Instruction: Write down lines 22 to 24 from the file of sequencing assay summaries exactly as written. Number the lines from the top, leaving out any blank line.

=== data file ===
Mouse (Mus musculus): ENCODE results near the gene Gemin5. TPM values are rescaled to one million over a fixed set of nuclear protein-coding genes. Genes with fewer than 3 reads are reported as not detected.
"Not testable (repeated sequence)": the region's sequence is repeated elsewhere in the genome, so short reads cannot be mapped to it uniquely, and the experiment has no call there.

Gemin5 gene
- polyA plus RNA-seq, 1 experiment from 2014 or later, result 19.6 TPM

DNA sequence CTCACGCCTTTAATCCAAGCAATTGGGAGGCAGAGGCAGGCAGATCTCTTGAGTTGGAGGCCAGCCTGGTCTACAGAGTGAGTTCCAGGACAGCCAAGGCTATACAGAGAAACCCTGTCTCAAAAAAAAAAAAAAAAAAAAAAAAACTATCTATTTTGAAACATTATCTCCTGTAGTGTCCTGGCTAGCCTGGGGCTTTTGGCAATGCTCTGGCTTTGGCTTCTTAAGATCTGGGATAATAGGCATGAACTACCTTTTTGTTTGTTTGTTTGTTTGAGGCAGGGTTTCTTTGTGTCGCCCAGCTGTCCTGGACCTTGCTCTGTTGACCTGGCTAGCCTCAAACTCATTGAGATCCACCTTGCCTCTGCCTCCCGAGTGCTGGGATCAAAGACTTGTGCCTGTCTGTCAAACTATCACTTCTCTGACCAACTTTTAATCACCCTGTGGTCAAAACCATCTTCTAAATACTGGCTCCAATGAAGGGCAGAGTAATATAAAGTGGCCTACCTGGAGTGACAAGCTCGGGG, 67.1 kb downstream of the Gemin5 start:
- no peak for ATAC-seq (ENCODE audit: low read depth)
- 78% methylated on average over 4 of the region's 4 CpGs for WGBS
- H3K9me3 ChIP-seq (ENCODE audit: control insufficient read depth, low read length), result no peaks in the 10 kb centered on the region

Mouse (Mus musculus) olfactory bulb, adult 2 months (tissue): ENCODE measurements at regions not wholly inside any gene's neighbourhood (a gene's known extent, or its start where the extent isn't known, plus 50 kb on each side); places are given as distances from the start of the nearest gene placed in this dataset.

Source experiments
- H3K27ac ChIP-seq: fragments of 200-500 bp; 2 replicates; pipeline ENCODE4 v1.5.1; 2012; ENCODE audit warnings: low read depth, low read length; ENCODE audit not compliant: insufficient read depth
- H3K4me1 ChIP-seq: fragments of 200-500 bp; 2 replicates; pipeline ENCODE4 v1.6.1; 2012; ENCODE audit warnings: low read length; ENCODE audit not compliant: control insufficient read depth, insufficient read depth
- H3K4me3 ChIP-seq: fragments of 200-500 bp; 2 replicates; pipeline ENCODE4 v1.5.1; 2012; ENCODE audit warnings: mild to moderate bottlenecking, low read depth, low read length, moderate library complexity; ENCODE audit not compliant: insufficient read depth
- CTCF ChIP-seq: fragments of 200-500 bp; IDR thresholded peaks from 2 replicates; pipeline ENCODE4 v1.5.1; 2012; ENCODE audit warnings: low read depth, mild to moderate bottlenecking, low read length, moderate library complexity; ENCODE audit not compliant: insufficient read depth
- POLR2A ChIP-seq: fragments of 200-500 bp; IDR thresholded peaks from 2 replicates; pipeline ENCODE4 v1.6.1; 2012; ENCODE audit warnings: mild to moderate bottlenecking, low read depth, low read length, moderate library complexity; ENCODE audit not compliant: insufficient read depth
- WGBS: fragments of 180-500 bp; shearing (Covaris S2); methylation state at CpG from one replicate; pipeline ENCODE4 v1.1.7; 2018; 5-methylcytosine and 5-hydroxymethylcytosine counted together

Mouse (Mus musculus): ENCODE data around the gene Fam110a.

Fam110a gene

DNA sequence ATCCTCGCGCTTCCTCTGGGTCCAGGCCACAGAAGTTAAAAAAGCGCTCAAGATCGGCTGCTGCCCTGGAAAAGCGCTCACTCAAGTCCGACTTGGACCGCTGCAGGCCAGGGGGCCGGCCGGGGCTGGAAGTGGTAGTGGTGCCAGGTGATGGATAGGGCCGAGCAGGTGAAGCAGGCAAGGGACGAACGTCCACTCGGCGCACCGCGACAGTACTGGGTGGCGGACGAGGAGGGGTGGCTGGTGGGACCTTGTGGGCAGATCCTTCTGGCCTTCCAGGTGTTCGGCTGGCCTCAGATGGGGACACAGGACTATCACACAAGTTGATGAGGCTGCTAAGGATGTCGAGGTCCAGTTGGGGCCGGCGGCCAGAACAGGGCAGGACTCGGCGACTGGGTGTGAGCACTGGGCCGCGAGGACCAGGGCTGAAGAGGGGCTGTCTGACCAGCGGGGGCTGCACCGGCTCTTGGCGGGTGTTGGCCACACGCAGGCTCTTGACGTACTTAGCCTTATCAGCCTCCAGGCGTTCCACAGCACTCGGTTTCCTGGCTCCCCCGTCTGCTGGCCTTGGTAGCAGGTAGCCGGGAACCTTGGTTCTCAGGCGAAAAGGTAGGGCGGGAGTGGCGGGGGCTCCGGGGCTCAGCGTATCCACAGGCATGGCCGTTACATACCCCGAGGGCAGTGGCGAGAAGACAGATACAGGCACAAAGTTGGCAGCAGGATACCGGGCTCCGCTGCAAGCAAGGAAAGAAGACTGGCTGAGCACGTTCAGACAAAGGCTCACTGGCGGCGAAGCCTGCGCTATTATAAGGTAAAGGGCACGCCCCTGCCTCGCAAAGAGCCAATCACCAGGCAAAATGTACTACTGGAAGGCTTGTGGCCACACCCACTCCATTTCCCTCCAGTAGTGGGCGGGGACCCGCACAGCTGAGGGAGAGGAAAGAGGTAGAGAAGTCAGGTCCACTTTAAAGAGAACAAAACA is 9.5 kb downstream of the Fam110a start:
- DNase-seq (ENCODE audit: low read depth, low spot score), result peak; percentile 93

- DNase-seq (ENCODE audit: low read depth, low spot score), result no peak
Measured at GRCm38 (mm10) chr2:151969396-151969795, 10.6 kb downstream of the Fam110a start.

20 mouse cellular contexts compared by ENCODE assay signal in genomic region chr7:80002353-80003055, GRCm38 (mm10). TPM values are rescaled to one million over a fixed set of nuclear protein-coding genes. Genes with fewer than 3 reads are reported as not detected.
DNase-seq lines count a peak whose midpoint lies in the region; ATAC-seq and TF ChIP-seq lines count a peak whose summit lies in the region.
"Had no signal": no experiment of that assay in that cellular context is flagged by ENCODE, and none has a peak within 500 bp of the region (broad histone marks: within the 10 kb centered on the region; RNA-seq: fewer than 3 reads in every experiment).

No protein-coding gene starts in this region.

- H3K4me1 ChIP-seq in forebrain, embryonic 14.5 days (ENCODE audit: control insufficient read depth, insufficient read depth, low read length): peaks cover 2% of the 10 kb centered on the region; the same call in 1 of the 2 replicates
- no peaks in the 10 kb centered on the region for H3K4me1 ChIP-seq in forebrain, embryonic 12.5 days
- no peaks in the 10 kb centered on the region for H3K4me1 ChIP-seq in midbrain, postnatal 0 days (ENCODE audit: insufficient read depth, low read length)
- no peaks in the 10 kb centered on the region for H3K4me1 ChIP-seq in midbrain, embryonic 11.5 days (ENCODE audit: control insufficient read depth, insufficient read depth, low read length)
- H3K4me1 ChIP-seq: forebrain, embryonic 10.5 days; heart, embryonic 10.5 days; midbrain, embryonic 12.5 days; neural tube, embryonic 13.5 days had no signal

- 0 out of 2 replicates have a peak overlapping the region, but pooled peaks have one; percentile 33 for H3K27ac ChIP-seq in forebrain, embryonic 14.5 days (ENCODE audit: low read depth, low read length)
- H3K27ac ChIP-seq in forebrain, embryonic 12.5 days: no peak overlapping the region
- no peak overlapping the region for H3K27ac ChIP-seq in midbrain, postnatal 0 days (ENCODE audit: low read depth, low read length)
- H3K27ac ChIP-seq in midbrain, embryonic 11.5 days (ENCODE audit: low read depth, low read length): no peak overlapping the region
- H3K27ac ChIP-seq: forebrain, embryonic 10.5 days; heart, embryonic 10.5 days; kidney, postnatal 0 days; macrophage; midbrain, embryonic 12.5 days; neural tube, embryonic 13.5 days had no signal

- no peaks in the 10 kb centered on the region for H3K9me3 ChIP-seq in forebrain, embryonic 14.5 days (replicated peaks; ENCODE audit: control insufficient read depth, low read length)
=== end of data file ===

Measured at GRCm38 (mm10) chr2:151969396-151969795, 10.6 kb downstream of the Fam110a start.

20 mouse cellular contexts compared by ENCODE assay signal in genomic region chr7:80002353-80003055, GRCm38 (mm10). TPM values are rescaled to one million over a fixed set of nuclear protein-coding genes. Genes with fewer than 3 reads are reported as not detected.
DNase-seq lines count a peak whose midpoint lies in the region; ATAC-seq and TF ChIP-seq lines count a peak whose summit lies in the region.